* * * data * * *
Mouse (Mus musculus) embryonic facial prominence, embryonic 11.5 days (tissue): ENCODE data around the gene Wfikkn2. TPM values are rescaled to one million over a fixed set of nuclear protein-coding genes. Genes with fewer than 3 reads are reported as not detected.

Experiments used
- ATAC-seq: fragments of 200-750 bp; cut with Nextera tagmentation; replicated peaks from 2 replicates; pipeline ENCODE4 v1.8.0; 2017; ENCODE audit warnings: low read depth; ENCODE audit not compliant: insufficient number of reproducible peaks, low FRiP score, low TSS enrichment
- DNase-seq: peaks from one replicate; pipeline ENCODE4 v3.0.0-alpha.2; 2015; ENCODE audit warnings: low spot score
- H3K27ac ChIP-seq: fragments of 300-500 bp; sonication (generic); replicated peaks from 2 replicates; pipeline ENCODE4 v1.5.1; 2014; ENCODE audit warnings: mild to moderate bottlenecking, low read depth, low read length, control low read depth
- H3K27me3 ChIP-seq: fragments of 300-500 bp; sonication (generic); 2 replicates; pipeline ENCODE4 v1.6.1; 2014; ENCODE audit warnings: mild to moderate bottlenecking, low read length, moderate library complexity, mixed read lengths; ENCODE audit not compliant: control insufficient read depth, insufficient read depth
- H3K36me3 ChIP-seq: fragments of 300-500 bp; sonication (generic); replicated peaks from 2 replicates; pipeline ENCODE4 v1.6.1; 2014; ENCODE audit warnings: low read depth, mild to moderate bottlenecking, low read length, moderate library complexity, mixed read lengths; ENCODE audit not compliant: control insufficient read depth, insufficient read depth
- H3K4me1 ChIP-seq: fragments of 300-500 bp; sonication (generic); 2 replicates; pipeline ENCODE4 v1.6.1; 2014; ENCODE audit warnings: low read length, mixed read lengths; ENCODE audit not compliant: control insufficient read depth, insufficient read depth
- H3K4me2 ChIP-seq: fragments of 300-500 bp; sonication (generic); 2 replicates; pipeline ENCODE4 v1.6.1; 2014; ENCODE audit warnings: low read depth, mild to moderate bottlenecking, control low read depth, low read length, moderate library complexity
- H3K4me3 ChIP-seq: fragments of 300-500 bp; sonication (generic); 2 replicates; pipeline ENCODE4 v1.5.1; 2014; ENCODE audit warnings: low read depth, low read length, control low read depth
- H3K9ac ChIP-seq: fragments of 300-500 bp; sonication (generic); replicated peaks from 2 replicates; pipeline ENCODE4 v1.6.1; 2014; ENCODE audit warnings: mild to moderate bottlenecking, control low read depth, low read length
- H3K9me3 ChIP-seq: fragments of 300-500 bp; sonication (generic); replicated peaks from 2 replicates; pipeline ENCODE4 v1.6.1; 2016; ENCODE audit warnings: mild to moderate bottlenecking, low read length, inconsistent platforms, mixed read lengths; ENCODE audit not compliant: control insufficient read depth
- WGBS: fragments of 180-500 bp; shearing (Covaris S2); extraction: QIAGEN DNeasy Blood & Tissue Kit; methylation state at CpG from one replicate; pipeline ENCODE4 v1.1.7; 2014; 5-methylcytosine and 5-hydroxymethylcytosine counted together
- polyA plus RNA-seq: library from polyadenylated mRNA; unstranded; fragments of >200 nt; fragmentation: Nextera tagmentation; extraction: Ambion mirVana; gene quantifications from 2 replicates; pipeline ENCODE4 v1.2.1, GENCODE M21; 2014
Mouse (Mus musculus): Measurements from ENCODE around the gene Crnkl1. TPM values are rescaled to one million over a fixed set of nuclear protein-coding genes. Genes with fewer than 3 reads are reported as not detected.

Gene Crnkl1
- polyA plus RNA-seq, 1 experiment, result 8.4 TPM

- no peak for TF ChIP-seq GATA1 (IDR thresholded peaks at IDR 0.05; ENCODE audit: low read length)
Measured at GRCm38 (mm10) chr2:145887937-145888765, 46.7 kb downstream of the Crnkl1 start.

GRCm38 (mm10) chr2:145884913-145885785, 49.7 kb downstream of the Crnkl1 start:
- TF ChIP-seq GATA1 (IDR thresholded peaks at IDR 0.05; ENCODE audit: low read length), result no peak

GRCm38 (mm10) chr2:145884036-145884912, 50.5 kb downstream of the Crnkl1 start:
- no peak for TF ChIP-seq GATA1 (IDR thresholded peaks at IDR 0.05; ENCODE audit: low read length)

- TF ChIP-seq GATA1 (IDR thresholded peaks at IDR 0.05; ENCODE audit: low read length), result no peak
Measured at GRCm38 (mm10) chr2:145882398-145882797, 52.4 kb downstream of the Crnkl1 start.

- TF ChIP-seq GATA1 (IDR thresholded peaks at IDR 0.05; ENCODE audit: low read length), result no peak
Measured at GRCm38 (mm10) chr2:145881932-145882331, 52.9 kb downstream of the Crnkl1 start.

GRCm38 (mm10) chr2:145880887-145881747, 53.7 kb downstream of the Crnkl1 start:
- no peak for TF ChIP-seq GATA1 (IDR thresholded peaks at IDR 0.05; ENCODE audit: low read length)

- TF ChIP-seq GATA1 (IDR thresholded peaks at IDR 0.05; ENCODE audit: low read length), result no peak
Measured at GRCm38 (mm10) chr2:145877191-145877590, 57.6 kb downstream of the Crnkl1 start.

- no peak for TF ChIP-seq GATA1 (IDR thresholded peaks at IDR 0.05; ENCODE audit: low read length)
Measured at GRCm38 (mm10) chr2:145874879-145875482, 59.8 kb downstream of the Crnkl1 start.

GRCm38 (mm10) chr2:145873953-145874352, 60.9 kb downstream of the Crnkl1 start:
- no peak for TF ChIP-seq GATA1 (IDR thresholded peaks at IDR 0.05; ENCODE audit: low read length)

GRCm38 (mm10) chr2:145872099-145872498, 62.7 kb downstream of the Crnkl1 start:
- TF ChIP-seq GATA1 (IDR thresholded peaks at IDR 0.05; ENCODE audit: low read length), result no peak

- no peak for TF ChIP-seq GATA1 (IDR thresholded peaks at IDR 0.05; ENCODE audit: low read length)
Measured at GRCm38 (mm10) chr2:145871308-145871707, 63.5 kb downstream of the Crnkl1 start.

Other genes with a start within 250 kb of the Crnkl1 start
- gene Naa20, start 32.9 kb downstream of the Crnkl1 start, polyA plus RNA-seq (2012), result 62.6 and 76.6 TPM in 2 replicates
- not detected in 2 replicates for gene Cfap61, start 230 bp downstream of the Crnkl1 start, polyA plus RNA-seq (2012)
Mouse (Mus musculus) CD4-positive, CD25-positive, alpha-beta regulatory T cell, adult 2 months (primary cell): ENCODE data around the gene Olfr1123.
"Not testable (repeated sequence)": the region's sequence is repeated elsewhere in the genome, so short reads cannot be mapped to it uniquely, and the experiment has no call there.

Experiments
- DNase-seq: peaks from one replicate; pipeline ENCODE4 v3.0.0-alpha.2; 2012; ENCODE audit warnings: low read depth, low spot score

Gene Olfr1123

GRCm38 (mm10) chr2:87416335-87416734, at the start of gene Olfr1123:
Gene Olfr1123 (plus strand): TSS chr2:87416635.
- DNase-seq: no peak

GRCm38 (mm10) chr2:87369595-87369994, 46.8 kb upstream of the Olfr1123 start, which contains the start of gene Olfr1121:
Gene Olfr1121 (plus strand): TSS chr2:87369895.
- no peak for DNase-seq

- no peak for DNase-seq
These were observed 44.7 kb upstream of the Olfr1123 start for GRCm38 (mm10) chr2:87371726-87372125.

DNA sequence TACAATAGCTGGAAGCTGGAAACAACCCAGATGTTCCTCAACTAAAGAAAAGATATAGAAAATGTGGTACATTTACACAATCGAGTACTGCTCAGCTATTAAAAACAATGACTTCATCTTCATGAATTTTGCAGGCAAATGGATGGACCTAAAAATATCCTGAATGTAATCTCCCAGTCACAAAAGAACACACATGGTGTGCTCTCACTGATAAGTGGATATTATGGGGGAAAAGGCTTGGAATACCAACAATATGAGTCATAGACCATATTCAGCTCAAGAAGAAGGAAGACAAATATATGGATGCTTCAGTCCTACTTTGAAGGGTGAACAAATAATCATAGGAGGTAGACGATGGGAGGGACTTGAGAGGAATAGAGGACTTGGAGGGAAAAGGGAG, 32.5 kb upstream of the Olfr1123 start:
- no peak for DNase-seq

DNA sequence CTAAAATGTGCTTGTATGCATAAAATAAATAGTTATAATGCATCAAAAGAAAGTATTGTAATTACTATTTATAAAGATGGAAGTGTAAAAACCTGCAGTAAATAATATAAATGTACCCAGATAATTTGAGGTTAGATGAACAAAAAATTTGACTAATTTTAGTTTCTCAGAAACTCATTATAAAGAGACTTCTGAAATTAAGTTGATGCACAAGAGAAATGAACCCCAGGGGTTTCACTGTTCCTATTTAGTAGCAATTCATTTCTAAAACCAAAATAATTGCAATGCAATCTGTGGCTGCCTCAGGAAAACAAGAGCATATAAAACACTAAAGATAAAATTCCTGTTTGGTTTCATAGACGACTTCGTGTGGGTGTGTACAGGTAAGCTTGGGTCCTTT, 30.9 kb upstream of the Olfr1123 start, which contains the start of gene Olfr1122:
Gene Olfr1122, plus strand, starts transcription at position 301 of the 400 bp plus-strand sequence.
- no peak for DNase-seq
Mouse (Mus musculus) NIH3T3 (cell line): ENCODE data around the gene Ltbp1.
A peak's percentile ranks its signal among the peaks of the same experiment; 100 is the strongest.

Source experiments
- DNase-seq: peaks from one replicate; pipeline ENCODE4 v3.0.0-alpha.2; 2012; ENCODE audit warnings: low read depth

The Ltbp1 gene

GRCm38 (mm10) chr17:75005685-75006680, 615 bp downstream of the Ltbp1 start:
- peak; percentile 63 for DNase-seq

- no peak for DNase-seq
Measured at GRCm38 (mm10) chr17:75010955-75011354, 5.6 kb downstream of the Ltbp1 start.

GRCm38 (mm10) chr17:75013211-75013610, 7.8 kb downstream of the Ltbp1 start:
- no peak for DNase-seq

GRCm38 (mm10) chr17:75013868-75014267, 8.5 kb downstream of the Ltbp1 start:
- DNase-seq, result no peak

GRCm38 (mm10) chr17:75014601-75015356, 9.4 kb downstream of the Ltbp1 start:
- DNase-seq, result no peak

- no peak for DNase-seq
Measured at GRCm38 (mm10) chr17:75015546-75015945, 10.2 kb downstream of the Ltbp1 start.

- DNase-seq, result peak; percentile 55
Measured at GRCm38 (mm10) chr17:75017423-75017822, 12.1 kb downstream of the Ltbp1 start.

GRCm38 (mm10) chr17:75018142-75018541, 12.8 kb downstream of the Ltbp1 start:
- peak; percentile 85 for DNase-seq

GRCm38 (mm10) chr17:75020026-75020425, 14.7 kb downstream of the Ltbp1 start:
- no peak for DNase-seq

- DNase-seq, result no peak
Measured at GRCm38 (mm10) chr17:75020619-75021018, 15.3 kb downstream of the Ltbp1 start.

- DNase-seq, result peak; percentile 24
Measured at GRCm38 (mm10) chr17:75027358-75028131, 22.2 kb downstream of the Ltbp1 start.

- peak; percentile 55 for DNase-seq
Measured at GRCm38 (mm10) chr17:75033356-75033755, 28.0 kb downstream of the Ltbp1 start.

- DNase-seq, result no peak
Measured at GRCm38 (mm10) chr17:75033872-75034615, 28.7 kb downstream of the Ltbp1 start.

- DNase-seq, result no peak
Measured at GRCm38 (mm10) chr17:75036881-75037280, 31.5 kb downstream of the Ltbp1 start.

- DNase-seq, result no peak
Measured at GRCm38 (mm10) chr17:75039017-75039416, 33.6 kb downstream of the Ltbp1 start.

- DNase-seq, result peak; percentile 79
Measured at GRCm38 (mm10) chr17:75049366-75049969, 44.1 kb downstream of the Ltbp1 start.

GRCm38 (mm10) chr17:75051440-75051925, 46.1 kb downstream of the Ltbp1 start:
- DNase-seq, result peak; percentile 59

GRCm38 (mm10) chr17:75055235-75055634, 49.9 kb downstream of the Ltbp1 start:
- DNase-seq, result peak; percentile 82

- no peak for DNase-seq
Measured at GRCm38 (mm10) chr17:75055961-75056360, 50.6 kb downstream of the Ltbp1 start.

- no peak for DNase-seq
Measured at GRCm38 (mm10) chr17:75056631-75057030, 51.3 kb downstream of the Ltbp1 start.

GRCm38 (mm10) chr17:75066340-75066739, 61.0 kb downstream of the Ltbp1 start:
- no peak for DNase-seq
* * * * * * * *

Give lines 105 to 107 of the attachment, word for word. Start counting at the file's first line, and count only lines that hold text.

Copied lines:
Measured at GRCm38 (mm10) chr17:75056631-75057030, 51.3 kb downstream of the Ltbp1 start.

GRCm38 (mm10) chr17:75066340-75066739, 61.0 kb downstream of the Ltbp1 start:
- no peak for DNase-seq